Contest Theme: UMAMI

Since its 5th year, the contest theme of the Washoku World Challenge has been UMAMI, which is the essential taste at the heart of Japanese cuisine.

What is UMAMI?

UMAMI is the source of the savoriness of Japanese cuisine. It is one of the five basic tastes, the others being sweetness, sourness, saltiness, and bitterness, and an important component of a dish’s flavor. Recognition of UMAMI has increased in recent years, and the word has made its way into many non-Japanese dictionaries. The UMAMI taste is usually a product of some combination of inosinic acid, amino acids such as glutamic acid, and nucleic acids such as guanylic acid. In Japan, the technique of extracting UMAMI from kombu kelp and bonito flakes to create dashi broth was developed approximately 500 years ago. Many cookbooks were published in the mid-Edo period (around 1651-1745), and these strongly advocated the importance of dashi. Japan has a long history of valuing dashi highly, and its UMAMI has brought out the flavors of ingredients and played key roles in the creation of delectable dishes.

This Year’s Theme: Goho‐Five methods

This year's theme “Goho‐Five methods” is aiming to reconsider the basis of Japanese cuisine.

The basis of Japanese cuisine is “Gomi, Goshiki, and Goho.”
Gomi” refers to the five tastes of sweetness, sourness, saltiness, bitterness, and umami. “Goshiki” refers to five colors used in Japanese cuisine that consist of red, blue (green), yellow, white, and black.
Lastly, “Goho” is the core of Japanese cooking skills, referring to the basic cooking methods employed to make the best use of the ingredients. Goho consists of “Nama” (cutting), “Niru” (simmering), “Yaku” (grilling), “Musu” (steaming), and “Ageru” (deep-frying).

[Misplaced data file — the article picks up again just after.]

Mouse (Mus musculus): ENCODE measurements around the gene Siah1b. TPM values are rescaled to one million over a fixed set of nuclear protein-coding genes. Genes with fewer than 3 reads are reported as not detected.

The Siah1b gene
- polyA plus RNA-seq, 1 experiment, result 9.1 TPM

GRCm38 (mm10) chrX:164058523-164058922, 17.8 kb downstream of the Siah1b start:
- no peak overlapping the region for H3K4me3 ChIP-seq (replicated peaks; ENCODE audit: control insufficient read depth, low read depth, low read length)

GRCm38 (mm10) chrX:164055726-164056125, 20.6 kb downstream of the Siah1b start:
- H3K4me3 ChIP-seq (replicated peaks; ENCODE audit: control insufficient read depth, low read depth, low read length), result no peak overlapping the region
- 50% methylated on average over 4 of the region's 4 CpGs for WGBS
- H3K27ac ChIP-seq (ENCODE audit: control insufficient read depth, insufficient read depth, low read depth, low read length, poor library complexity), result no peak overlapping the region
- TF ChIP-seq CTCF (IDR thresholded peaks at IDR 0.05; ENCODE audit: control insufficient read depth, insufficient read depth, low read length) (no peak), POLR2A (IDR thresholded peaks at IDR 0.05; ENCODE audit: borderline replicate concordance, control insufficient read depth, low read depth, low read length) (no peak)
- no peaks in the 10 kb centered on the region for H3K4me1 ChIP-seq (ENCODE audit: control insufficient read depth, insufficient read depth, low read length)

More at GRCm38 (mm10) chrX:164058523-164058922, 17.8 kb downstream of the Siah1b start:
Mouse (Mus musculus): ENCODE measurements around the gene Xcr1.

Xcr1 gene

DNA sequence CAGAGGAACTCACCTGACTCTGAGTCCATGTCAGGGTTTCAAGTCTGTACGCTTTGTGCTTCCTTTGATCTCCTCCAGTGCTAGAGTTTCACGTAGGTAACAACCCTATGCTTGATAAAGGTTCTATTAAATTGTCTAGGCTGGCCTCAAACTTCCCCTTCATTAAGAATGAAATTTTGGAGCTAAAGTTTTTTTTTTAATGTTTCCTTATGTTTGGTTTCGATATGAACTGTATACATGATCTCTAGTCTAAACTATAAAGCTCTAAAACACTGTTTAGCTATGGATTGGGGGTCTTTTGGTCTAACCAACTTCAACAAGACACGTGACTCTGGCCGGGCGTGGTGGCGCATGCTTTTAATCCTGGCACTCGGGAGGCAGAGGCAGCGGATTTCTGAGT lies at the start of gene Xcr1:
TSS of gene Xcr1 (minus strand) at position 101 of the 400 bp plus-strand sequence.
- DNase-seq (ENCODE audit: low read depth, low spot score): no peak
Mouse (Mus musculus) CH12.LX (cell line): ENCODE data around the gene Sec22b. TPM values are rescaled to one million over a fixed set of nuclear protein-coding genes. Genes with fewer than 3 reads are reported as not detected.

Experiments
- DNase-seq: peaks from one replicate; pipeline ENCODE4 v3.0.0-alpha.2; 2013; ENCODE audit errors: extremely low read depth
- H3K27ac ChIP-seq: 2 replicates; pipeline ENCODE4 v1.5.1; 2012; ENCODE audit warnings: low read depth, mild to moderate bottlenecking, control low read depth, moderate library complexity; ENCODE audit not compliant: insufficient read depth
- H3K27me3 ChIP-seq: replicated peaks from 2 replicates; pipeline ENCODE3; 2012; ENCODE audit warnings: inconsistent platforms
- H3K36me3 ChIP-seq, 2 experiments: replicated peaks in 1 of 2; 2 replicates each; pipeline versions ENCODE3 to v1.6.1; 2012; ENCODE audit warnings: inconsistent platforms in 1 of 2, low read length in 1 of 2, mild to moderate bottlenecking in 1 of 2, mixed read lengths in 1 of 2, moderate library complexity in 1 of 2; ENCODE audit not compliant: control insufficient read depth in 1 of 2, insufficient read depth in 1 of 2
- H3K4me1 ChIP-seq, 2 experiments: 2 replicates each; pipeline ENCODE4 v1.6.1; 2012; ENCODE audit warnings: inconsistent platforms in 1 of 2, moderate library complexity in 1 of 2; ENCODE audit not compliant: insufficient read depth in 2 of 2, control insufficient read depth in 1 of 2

Japanese cuisine combines these methods to bring out the natural flavor of the ingredients as they are and emphasizes harmony with nature by using seasonal ingredients.

Everyone is different when it comes to one’s philosophy and approach to cooking, but there is a common basis at the root of these diverse ways of thinking.
We hope that this will be an opportunity for you to reconsider the basics of Japanese cuisine, to further refine your skills, and to connect them to the future.

We look forward to your application!

Eligibility to Application

Application is restricted to those of non-Japanese nationality who fulfill the following conditions:

* applications will be accepted regardless of whether the applicants live in or outside of Japan.

  • Chefs of Japanese cuisine
  • Chefs who are interested in Japanese food and food culture
  • Culinary students who study Japanese cuisine and want to become chefs
  • Students studying at Japanese culinary institutions and those involved in Japanese cooking programs in Japan

* Excludes past winners of the Washoku World Challenge

Application Flow

  1. Application

  3. Document Screening
  4. 15 contestants
    to be selected

  5. Video Screening
  6. 6 finalists
    to be selected

  7. Final Tournament

* Please note that the contest may be canceled, postponed or changed due to the impact of the COVID-19 pandemic.


  1. Application Open:
    August 20th
    Deadline for Document Screening: September 20th
  2. Results: October 27th
  3. Deadline for Video Submission: November 12th
  4. Announcement of the Finalist: December 20th
  5. Final Tournament: Around February 2022

6 finalists who pass the video screening will be invited to the final tournament to be held in Tokyo.
For those who advance to the final tournament, we will announce the final tournament assignments in December.

* Travel and hotel expenses for the final tournament will be covered by the WWC organizing committee.

* Please note that travel and hotel expenses for the final tournament may be changed due to the impact of the COVID-19 pandemic.

* Please note that the schedule is subject to change without notice.

Participation benefits

Six Finalists Will Be Invited to the Final Tournament in Tokyo!

— Special Benefits to the Finalis —

To obtain the “Bronze Certificate and Badge” to certify your Japanese cooking skills and knowledge.

“The Certification of Japanese Cuisine Cooking Skills in Foreign Countries”*1 is a scheme which the Ministry of Agriculture, Forestry and Fisheries of Japan certify that one’s Japanese cooking knowledge and cooking skills have reached a certain level.

To learn about Japanese ingredients and Japanese cuisine in Japan - the home of washoku.
To learn directly from a top Japanese cuisine chef in a special Japanese cooking workshop.

*Please note that the contest may be canceled, postponed or changed due to the impact of the COVID-19 pandemic.